Learnings from Disney’s Purge of 100+ TV Shows and Films
Patterns and trends emerge as content disappears faster than 'Elemental' box office
(Ed note: This is updated, edited and condensed from an earlier piece from Entertainment Strategy Guy’s own standalone newsletter.)
Last summer, when Warner Bros. Discovery started removing TV shows from (HBO) Max, people weren’t worried. Everyone blamed the famously cost-conscious David Zaslav, since he’d just taken over. Folks just assumed that this move was a cynical tax ploy from a famously cost-conscious manager, not a harbinger of streaming’s future.
But then Disney — led by beloved Hollywood CEO Bob Iger — announced $1-1.5 billion in “content impairment charges” in May. In other words, Disney would be removing content, and ended up pulling/removing more than 100 TV shows and films from Hulu and Disney+ last month.
Now it feels real, doesn’t it?
Since Disney made this announcement, I’ve wanted to dive deep into the removals, both from a strategy and data perspective.
Some of these shows were just basic cable doc series (think NatGeo’s Race to the Center of the Earth), or silly family-friendly reality (like Be Our Chef or Disney Fairytale Weddings, fun shows but not high art). But a lot of, if not most of the movies and TV shows were really high quality work by some very talented people. My editor/researcher tried to watch a bunch of the movies the week before they left Disney+, including The One and Only Ivan. From the concept to the special effects, he thought it was excellent, especially the acting.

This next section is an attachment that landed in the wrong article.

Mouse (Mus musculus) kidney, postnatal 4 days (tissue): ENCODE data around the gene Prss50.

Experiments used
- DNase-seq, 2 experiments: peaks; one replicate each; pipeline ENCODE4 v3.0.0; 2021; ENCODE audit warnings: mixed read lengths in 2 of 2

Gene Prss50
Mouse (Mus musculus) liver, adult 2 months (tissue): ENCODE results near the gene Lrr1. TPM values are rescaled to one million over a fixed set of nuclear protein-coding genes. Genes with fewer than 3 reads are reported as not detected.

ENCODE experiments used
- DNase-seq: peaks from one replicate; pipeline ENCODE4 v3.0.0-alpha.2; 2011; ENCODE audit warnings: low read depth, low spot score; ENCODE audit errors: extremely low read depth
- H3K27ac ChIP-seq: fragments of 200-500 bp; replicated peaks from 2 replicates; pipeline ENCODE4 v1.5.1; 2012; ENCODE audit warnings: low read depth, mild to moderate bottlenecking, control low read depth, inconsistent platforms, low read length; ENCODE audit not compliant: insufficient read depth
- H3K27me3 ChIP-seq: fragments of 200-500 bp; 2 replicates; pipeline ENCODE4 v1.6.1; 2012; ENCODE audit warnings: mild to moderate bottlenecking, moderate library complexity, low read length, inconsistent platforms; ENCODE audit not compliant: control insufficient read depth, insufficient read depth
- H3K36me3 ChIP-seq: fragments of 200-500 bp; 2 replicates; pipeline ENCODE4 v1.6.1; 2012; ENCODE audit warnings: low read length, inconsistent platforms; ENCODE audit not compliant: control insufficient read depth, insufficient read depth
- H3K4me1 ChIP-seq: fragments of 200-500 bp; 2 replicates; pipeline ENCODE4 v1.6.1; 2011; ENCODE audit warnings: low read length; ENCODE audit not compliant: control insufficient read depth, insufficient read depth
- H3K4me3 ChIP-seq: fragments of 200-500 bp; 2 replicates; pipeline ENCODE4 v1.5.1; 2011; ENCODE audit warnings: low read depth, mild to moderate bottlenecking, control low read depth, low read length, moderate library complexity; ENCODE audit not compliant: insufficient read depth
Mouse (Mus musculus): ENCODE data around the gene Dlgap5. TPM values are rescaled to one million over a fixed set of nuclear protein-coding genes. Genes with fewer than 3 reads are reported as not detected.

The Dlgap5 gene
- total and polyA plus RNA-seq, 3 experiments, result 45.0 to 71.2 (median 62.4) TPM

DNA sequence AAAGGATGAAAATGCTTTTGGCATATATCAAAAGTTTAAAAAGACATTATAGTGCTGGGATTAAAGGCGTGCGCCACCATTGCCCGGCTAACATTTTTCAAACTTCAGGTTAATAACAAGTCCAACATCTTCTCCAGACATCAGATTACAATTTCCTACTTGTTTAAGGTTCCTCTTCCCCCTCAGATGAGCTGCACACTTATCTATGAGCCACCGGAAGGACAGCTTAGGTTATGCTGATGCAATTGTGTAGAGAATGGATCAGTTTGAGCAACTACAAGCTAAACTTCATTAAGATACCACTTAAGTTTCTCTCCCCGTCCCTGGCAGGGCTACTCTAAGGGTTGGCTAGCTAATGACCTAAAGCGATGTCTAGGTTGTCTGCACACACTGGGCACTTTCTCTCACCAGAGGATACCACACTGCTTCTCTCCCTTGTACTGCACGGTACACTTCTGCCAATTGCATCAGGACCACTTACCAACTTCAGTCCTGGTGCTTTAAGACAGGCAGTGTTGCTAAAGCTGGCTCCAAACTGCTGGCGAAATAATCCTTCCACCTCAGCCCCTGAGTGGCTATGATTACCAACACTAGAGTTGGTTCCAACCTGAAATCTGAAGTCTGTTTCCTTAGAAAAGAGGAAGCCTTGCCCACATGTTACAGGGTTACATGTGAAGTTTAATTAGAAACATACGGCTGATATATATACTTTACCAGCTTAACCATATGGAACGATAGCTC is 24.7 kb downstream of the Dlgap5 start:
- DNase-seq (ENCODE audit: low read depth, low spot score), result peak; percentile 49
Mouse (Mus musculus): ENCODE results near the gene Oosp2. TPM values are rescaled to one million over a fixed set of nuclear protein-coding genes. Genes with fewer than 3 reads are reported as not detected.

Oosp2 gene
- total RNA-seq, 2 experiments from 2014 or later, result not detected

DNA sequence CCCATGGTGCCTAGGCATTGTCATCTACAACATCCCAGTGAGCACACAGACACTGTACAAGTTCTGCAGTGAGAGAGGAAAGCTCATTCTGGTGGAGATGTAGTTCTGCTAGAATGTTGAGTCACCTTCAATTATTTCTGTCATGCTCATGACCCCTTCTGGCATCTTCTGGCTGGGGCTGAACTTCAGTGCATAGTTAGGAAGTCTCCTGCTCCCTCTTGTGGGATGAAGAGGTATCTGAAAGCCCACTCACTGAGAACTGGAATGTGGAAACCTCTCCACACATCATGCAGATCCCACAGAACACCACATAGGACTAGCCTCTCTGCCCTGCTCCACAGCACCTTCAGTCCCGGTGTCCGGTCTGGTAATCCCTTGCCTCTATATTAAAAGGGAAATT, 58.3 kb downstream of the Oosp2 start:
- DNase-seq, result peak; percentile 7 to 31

This is why I write so much about “business models” and their unintended consequences. If Hollywood doesn’t have a great plan for making money, that results in fewer great things getting made and fewer people watching them.
The past few years look more and more like a content bubble driven by inflated expectations for streaming. As the bubble bursts, it makes me wish I had done a better job convincing people this was coming (and that our leaders saved the town from these perils).
With that out of the way, let’s get into my big takeaways on the Disney purge including:
Which genres got hit hardest.
The one production company that got wiped out.
How, of the 21 films that got removed (or were slated to be removed) from Disney+ and Hulu, NONE had debuted in theaters.
The plight of foreign shows.
The biggest Disney brands impacted.
Why I believe some of this is a negotiating ploy.